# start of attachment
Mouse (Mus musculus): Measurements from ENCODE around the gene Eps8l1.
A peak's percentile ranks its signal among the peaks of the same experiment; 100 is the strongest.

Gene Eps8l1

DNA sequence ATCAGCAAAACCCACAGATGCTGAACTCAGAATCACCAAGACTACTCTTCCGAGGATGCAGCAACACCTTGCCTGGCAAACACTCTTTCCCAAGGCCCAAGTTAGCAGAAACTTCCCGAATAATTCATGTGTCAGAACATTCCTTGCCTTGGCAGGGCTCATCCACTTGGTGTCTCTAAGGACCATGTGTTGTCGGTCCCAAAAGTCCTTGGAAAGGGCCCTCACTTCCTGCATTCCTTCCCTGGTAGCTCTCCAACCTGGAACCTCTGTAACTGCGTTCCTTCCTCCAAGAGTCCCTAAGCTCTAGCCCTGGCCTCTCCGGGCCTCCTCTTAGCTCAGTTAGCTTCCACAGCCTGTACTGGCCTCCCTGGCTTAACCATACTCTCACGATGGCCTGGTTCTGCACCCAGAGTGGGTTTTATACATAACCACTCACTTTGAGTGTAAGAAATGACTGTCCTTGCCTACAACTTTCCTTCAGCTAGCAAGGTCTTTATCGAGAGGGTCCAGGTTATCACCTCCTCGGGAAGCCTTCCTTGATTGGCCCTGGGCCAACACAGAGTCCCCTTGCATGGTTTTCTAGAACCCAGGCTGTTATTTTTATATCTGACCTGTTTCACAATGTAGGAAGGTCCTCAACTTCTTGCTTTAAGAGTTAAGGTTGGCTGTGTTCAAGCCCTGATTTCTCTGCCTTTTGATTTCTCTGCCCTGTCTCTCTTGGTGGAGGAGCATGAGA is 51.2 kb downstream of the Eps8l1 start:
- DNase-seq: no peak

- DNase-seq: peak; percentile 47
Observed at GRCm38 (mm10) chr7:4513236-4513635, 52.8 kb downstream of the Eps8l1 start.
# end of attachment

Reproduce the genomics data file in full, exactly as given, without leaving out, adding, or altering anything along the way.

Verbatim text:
Mouse (Mus musculus): Measurements from ENCODE around the gene Eps8l1.
A peak's percentile ranks its signal among the peaks of the same experiment; 100 is the strongest.

Gene Eps8l1

DNA sequence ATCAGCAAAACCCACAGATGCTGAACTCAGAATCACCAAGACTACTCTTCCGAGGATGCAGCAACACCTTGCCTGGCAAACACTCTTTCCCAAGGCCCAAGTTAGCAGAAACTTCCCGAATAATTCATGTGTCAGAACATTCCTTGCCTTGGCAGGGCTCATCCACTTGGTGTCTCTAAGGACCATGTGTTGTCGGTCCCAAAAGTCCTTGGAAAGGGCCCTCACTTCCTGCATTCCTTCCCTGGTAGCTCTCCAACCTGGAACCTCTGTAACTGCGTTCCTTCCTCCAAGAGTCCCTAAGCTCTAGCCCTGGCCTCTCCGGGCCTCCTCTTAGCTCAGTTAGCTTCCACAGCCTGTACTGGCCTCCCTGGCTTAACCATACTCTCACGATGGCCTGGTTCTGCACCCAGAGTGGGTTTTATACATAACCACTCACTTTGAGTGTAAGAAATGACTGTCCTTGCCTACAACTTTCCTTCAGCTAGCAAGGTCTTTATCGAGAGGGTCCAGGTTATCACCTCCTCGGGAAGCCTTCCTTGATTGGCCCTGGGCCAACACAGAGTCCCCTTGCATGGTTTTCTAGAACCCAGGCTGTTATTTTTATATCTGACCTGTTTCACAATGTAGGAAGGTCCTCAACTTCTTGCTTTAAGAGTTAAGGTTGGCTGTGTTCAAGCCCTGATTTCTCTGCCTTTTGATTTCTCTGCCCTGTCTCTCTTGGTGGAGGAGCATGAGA is 51.2 kb downstream of the Eps8l1 start:
- DNase-seq: no peak

- DNase-seq: peak; percentile 47
Observed at GRCm38 (mm10) chr7:4513236-4513635, 52.8 kb downstream of the Eps8l1 start.